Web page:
Guided by Thinking, Not Feeling

From a sermon by Alistair Begg on Christian living:

Now, in the divine order of things, God’s purpose is this: that our thinking was supposed to be informed and shaped and governed by his revelation. Okay? So that the way in which we think, in the purposes of God, was that we were supposed to “think God’s thoughts after him,”[5] as it has been said. And it is when we think on the basis of God’s revelation—what he has made known of himself and of his purposes—that we then inform and we influence and we direct our powers of volition. So it is as I learn to think correctly that I then bring my doing into line with my right thinking.

That’s why we’ve got such a dreadful predicament in evangelicalism, because by and large evangelicals don’t think! It’s not a feature of evangelical Christianity, thinking. You talk to people about issues, they don’t know the issues. They only know the heroes. And then they line up behind the heroes: “What did Mr. X say about it? Oh, I like him. I think I probably believe what he believes. Oh, no, I like him a little better. I think I believe what he believes.” But they don’t think the issues out. And it is imperative that our thinking, then, constrains our doing. And that’s, you see, what transforms it all.

That’s why the hymn writer says, if I may pause for a moment, “’Tis what I know of thee, my Lord and God, that fills my heart with praise, my lips with song.”[6]Now, this isn’t the same as saying, “I just want to praise you, lift my hands and say I love you.”[7] Because as I’ve mentioned to you before, the circumstance of the hymn writer in the first instance may have been absolutely brutal. His job may have been lost, his marital existence may have been fractured, his children may have been a challenge to him. And if then he was going to allow the circumstances of his life to determine joy or sorrow, he has no chance in the world. So what then will grant to that individual stability? The answer is, “’Tis what I know of thee, my Lord and God, that fills my heart with praise, my lips with song.” In other words, it is his thinking that then determines his doing.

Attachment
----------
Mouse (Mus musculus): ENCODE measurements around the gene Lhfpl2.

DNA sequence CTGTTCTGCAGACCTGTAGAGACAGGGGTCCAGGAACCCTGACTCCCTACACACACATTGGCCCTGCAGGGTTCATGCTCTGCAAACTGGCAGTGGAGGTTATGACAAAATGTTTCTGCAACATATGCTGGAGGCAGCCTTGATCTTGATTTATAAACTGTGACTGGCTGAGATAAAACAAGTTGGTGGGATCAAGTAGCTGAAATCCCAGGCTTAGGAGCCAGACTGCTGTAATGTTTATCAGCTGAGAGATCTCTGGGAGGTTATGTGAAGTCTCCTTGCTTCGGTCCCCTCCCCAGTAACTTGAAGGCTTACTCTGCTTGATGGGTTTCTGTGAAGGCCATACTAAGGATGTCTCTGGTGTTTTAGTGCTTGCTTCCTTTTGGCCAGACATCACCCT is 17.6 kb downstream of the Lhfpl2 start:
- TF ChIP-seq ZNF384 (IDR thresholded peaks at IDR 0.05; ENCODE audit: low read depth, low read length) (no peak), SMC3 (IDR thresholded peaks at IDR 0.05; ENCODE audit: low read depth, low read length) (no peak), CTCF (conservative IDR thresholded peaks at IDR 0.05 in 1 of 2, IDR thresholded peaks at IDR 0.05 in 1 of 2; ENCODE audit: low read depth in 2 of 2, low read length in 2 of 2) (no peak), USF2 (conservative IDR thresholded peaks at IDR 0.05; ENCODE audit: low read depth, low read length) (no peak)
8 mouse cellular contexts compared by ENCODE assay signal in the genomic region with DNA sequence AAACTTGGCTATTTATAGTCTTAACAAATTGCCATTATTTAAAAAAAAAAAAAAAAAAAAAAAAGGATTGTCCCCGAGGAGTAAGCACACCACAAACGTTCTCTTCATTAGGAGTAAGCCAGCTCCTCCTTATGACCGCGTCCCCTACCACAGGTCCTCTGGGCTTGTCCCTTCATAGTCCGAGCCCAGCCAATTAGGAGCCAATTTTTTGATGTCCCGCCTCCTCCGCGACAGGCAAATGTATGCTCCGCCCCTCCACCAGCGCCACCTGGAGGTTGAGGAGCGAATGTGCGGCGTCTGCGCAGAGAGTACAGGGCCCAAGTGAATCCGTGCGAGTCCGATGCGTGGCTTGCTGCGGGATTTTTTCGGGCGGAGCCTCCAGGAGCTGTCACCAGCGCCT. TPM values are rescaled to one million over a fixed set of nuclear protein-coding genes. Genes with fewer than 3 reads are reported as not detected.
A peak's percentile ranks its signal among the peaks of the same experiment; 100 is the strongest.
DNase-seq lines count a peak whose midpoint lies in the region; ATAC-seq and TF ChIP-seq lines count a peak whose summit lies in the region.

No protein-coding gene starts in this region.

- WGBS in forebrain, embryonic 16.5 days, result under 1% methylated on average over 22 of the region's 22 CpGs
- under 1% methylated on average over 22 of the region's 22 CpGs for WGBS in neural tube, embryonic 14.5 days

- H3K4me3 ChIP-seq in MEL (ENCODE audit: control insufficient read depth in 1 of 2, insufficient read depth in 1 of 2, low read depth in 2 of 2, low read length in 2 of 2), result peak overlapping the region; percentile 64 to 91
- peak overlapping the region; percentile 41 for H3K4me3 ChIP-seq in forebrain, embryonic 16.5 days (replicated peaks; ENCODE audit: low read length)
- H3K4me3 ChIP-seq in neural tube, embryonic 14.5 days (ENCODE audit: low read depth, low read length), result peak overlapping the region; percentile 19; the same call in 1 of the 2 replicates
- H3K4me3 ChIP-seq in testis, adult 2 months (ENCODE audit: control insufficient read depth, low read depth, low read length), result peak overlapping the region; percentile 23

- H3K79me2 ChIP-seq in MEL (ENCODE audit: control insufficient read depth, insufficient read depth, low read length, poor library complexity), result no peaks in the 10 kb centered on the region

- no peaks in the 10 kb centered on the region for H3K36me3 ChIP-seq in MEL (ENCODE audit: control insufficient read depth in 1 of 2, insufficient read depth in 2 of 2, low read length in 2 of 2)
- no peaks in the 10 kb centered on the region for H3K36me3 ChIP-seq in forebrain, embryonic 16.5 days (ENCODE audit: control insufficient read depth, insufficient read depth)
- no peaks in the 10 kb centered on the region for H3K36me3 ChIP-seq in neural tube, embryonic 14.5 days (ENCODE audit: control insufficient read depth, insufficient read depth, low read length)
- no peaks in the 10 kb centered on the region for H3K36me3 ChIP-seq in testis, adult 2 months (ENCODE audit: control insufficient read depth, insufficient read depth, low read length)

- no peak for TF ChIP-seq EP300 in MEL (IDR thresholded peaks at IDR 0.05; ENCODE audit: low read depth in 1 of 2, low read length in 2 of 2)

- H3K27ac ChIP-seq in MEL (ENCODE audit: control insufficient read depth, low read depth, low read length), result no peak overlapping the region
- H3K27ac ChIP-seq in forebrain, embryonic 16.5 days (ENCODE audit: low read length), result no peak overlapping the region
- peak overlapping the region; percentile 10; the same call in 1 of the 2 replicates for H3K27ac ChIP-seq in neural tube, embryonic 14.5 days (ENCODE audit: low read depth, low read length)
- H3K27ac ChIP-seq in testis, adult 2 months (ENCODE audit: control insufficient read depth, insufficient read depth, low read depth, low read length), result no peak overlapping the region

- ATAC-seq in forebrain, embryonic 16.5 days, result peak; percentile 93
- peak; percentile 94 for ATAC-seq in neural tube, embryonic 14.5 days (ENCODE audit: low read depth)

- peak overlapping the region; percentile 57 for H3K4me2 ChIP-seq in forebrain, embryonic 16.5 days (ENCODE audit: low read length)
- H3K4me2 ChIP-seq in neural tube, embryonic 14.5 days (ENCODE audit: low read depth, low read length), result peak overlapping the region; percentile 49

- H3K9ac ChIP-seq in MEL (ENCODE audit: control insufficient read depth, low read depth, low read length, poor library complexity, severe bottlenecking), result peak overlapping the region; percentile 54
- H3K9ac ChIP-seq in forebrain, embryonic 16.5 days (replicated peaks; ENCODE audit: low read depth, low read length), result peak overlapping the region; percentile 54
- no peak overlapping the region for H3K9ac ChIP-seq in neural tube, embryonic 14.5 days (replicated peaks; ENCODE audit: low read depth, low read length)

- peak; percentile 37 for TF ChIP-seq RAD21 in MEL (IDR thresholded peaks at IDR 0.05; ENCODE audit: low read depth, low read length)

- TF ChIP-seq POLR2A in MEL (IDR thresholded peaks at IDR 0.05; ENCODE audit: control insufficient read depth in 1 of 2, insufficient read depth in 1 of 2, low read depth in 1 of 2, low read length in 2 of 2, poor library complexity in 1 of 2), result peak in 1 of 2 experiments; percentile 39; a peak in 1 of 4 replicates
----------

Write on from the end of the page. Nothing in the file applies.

[5] Attributed to Johannes Kepler.

[6] Horatius Bonar, “Not What I Am, O Lord, but What Thou Art.” Paraphrase

[7] Arthur Tannous, “I Just Want to Praise You” (1984).

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